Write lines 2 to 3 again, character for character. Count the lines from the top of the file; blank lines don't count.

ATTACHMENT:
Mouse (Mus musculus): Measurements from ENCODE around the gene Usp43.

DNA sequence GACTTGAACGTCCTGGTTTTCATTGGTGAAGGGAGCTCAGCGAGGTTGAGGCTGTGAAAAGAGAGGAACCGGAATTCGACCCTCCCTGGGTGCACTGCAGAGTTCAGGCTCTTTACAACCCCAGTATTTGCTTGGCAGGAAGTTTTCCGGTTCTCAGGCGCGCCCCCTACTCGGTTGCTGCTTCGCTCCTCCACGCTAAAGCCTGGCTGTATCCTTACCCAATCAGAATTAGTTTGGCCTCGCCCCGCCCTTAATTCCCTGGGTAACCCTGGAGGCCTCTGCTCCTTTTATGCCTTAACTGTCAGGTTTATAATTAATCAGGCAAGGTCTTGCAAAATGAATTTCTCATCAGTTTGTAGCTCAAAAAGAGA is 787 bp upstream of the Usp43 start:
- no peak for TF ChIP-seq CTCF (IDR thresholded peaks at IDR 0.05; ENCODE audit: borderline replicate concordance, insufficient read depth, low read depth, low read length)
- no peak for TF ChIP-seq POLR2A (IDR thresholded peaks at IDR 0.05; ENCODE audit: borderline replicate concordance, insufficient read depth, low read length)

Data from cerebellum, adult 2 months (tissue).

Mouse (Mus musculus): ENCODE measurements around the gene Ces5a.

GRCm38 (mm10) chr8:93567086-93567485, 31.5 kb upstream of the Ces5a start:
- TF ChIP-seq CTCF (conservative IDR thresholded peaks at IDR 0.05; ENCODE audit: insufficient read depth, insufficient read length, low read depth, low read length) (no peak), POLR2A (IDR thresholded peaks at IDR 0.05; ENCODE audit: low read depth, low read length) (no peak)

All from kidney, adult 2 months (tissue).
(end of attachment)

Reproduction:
DNA sequence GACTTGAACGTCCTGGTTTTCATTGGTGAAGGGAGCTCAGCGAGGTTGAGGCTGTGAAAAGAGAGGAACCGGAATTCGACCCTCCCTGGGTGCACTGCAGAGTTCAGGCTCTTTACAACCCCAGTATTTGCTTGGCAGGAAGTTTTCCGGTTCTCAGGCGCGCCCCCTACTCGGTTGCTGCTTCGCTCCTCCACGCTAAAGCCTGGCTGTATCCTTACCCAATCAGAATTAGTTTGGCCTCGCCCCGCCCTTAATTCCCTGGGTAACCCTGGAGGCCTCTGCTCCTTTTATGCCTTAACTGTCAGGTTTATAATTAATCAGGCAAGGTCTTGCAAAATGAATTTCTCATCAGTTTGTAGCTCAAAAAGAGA is 787 bp upstream of the Usp43 start:
- no peak for TF ChIP-seq CTCF (IDR thresholded peaks at IDR 0.05; ENCODE audit: borderline replicate concordance, insufficient read depth, low read depth, low read length)